Grace's Guide

British Industrial History

Grace's Guide is the leading source of historical information on industry and manufacturing in Britain. This web publication contains 134,769 pages of information and 213,810 images on early companies, their products and the people who designed and built them.

Earle's Shipbuilding and Engineering Co

From Graces Guide

Jump to: navigation, search
1881. The Works at Hull.
1881. Engines of SS Assyrian Monarch.
1881. Engines of SS Assyrian Monarch.
1885. Engines of the SS Eastwood.
1885. Engines of the SS Eastwood.
1891. Triple expansion engines for HMS Philomel and Pearl.
Shipyard model of HMS St. George, 1892, at Hull Maritime Museum
DSCN7690 (2).JPG

Earle's Shipbuilding and Engineering Co was the largest yard building the biggest ships on the Humber in Hull.

formerly C. and W. Earle.

1871 The yard was taken over by Earle's Shipbuilding and Engineering Co which was a consortium of shareholders. Sir Edward Reed became chairman.

1871 Company incorporated.

1870s Things did not get off to a good start when the yard tendered for Admiralty contracts, but was not awarded any business (due to a technical design difference of opinion between the then chairman Edward Reed and the Admiralty itself). However, the yard did mange to secure a number of prestigious overseas contracts for the Chilean, Japanese, Russian and Greek navies.

1874 Following Edward Reed's resignation in 1874, the Admiralty were more forthcoming with their business and orders for a variety of cruisers came in.

1880s The 1880s were typified by large iron construction ships, and then following a switch to steel, the vessels became larger and larger. Steamers, ferries, passenger/cargo ships and trawlers were mainstays of the yard throughout the later 20 years of the nineteenth century and into the early twentieth century.

1890s The yard lost a lot of business to competitors in the early 1890s with the result that by 1897 the yard was facing a financial crisis.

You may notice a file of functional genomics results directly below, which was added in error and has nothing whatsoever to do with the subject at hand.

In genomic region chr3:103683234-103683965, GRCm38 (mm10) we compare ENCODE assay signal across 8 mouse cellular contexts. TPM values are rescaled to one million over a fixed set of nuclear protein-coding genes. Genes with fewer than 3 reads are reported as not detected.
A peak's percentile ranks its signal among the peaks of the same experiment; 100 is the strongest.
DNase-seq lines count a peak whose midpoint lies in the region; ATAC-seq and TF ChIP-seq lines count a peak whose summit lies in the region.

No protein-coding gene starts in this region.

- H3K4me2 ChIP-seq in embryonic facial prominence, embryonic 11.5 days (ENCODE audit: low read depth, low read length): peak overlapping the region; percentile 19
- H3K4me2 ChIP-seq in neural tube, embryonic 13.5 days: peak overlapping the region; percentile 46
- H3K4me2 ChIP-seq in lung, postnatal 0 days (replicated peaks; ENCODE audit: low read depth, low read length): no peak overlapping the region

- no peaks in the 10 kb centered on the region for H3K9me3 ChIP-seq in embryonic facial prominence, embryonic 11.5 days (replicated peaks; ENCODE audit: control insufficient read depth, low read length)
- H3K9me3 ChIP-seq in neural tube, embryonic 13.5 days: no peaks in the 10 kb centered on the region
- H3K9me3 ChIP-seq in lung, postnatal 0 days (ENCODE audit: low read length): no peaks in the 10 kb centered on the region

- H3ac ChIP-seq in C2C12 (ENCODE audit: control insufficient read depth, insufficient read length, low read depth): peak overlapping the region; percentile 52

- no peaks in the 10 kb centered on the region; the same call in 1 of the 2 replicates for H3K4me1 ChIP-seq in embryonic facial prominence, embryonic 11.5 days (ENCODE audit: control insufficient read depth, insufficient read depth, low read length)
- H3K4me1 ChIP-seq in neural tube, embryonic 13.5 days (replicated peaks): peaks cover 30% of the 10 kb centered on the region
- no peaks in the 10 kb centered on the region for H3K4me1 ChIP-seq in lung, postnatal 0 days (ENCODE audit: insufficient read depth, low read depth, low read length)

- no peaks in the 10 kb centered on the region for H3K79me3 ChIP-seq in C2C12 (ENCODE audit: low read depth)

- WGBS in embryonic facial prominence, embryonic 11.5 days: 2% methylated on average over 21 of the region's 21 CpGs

1900 This led to voluntary liquidation in 1900 and no work was completed at the yard for a further year.

1901 Local shipowner Charles Henry Wilson acquired the yard and the company began trading again. The yard was modernised, and over thirty five ships were built for the Wilson Line. The yard also began picking up naval orders again.

1901 The company was registered on 24 December, to acquire the properties formerly owned by a company of the same name. [1]

1901 Company was bought by C. H. Wilson who formed a new company bearing the same name.

1914 Iron and Steel Ship Builders, Marine Engineers and Boilermakers. [2]

WWI The yard made three "Flower" class sloops, tankers, cargo-liners, seven "B" types, two "E" types and two refrigerated ships.

1920s The yard diversified its customer base making steamships, trawlers, tugs and barges for a number of different companies.

1930s Orders began to run out following completion of the Great Lakes steamer Thorold. Unusually, the yard also made a "flat pack" ship for the Peruvian authorities. The ship was made in kit form and shipped out to Peru where it was reassembled by a small team from Earle's. Launched on Lake Titicaca as the passenger/cargo ship Ollanta on 18th November 1931, the ship stayed in service until the 1980s.

1932 the Earle’s yard was acquired by National Shipbuilders Security and dismantled, with the yard's fitting-out crane being sold off to the Kowloon Dockyard in Hong Kong.

See Also


Sources of Information

  1. The Stock Exchange Year Book 1908
  2. 1914 Whitakers Red Book
  • British Shipbuilding Yards. 3 vols by Norman L. Middlemiss
  • The Engineer of 5th January 1866 p4